that-and at the present rate of going it will be the last couple of days of the session-I had better not attempt to deal with it. I have been attending the committee, and I may frankly say that no progress is being made, the work is not being taken up seriously, and it looks to me as though the government was not very anxious that we should reach an investigation of the Immigration department. Immigration is a big problem that will take a long time to consider. A good many people will have to be called tc give evidence, and therefore I think that a more permanent committee would be better able to deal with it.

We are told that there is a great deal of prosperity throughout the country, but each member, regardless of politics, says it cannot be found in his constituency. My hon. friend from Temiscouata (Mr. Pouliot) said that while in his riding the people are equally as prosperous as hon. members opposite would have us believe is the case in the country generally, the boys in his riding went to the United States to make money so they could come back and pay off the mortgage on the old man's house.

Topic:   $ 9,415,291 4,519,690 21,236 $13,956,217 816,487 $14,772,704 2,956,689 4,610,984 135,001 5,982,407 13,685,081 MARCH 1, 192S
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March 1, 1928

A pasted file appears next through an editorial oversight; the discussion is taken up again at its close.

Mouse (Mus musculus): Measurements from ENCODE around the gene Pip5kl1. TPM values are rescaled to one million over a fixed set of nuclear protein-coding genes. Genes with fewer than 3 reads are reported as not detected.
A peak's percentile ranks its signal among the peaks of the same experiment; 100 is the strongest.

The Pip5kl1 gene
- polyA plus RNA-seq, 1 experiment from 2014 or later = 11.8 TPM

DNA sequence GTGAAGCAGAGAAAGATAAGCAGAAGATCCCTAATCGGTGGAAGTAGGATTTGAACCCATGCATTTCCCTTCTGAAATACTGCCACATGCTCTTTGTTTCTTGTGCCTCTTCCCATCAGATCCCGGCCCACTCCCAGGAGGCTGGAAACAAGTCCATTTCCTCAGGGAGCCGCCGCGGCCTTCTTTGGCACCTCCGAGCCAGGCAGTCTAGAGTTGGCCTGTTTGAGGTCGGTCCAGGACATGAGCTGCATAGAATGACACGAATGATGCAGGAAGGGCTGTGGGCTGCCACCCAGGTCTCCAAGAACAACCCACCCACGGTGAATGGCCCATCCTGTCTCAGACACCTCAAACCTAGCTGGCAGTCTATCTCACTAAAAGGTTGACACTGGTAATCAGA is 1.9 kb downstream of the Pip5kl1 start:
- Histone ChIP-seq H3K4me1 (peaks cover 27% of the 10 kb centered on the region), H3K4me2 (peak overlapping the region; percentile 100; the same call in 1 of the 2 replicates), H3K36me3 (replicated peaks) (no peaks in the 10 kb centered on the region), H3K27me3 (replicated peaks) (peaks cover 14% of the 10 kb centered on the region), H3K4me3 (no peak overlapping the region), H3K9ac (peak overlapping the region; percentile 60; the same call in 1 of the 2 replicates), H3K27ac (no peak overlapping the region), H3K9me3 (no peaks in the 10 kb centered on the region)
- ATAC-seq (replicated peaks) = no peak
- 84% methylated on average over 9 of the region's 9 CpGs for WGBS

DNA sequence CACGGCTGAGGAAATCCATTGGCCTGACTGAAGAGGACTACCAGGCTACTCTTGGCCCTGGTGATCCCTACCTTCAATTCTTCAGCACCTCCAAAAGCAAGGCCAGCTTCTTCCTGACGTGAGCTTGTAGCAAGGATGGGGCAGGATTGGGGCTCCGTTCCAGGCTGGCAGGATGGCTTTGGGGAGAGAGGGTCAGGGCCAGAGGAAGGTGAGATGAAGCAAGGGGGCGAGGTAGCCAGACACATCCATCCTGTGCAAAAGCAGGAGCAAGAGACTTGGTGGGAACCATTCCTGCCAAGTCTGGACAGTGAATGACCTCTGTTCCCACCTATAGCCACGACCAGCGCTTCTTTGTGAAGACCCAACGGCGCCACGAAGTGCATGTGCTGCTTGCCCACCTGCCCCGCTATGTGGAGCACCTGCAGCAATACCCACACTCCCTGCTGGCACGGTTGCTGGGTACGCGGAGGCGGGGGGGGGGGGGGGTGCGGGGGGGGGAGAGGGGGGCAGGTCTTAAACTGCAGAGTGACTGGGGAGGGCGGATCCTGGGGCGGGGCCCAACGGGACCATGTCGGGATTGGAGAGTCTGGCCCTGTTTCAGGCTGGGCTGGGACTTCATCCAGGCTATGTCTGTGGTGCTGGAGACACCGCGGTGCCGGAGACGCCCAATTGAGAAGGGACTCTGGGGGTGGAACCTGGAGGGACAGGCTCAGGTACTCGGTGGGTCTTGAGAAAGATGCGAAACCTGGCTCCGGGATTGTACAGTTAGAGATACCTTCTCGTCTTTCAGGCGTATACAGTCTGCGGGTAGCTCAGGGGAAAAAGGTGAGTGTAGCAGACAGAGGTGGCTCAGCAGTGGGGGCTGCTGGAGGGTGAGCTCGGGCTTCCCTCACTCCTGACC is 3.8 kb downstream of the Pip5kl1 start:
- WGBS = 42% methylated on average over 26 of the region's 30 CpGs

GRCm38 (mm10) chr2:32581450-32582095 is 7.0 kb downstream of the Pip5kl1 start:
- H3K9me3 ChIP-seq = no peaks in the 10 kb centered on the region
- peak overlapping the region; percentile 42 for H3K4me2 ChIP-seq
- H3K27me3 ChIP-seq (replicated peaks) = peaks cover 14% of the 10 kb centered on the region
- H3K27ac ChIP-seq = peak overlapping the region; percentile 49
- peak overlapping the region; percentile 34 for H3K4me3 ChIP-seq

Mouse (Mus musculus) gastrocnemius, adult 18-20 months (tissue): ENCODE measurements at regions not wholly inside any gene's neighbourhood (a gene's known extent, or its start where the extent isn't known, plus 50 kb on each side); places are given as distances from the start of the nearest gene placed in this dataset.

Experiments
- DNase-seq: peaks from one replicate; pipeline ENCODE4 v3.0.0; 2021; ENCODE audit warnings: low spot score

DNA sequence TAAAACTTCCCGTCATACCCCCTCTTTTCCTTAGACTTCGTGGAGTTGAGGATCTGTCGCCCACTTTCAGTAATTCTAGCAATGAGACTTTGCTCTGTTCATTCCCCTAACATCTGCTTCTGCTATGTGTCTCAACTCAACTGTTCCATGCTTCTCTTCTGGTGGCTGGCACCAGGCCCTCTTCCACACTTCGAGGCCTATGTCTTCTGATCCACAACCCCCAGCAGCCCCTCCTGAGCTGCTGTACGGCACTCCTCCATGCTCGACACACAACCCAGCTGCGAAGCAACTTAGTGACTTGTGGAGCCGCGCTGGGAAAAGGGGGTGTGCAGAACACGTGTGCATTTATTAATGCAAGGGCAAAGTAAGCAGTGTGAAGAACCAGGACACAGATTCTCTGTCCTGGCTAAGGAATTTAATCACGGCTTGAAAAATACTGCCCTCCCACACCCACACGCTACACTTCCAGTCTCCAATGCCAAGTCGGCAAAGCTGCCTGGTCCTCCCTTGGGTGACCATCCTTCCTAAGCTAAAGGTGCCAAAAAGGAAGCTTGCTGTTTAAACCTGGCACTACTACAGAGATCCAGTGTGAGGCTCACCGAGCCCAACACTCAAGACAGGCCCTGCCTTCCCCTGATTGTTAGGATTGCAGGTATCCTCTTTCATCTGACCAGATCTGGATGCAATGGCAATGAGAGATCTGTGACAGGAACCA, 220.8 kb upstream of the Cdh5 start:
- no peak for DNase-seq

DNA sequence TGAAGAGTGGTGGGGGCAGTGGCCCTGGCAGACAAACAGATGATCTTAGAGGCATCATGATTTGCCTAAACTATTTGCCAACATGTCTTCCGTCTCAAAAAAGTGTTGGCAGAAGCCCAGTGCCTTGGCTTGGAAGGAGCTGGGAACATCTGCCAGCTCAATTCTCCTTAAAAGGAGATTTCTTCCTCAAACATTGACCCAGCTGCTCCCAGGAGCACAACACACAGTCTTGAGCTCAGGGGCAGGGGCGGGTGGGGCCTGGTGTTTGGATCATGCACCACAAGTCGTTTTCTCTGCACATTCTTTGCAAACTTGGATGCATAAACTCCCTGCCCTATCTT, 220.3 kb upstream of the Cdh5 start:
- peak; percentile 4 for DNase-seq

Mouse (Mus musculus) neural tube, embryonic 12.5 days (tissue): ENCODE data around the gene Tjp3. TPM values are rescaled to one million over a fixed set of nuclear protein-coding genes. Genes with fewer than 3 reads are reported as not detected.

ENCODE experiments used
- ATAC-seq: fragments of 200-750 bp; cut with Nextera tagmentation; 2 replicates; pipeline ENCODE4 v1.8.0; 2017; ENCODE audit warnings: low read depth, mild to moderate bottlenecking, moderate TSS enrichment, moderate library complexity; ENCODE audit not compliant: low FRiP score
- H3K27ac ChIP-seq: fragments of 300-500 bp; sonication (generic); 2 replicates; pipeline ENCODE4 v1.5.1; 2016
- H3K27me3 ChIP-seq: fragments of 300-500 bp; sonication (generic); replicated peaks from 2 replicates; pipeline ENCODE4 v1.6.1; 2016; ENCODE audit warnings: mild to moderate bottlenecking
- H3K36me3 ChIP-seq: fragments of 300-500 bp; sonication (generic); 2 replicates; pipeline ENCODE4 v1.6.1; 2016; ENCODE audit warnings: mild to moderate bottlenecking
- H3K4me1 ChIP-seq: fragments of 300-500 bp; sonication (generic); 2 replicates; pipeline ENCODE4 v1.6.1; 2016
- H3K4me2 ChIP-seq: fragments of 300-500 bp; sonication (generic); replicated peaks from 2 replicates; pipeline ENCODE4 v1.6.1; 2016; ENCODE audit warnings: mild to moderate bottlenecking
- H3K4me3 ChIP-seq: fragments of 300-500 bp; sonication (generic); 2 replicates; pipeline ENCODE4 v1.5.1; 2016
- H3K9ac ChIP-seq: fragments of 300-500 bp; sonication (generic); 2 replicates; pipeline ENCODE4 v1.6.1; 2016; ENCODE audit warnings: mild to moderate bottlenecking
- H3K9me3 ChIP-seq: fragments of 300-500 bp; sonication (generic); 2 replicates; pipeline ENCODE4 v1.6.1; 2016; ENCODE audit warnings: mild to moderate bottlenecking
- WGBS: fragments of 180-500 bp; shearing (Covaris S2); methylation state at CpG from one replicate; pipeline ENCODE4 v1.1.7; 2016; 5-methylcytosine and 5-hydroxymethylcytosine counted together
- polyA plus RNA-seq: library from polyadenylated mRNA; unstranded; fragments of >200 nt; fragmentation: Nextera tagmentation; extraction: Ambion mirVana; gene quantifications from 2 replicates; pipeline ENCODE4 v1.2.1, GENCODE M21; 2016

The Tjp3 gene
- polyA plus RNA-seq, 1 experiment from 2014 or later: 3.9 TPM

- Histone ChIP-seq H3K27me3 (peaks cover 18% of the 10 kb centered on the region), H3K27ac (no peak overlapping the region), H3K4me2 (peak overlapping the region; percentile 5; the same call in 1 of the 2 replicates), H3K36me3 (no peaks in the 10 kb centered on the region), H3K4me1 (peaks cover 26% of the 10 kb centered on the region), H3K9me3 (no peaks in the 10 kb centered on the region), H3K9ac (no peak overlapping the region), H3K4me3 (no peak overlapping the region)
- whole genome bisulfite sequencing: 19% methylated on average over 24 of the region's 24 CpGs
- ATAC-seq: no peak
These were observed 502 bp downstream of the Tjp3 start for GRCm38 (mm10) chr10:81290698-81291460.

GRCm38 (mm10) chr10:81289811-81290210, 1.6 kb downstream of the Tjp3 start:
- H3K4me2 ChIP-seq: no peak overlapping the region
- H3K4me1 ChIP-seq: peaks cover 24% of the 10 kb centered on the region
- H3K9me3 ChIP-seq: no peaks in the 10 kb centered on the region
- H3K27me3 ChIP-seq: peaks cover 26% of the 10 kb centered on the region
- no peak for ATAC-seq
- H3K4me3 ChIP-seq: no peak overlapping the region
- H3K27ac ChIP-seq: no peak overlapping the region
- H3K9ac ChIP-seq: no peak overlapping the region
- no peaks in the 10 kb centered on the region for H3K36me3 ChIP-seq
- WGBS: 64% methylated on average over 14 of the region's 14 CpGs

Mr. SPOTTON:

We have also been told that we are emigration agents for the United States. Now, Mr. Speaker, if I had a son twenty-one years old, fully equipped for life, and he came to me and said: "Dad, all my friends who have gone to the United States have made good, and those who have remained here are getting along indifferently with no bright prospects," I would be torn between my love for British institutions and the material welfare of my son. But why should I? For I fancy that about the only time the Prime Minister of Canada (Mr. Mackenzie King) ever went out to seek a living he went to the United States.

Topic:   $ 9,415,291 4,519,690 21,236 $13,956,217 816,487 $14,772,704 2,956,689 4,610,984 135,001 5,982,407 13,685,081 MARCH 1, 192S
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March 1, 1928

Mr. GEORGE SPOTTON (North Huron):

Mr. Speaker, in attempting to address the house for the first time I am sure I shall have your kindly sympathy, and if I transgress any parliamentary rule I know you will reprove me in a fatherly fashion.

Inasmuch as this is my first appearance in parliament I suppose it would be quite in order for me to congratulate you, Mr. Speaker, upon your re-election as speaker of the house. From what I have observed you have always displayed the most admirable qualities of heart and head, and have always held the scales of justice evenly. May I take this opportunity also to thank all the members of the house for the kindly manner in which they have received me.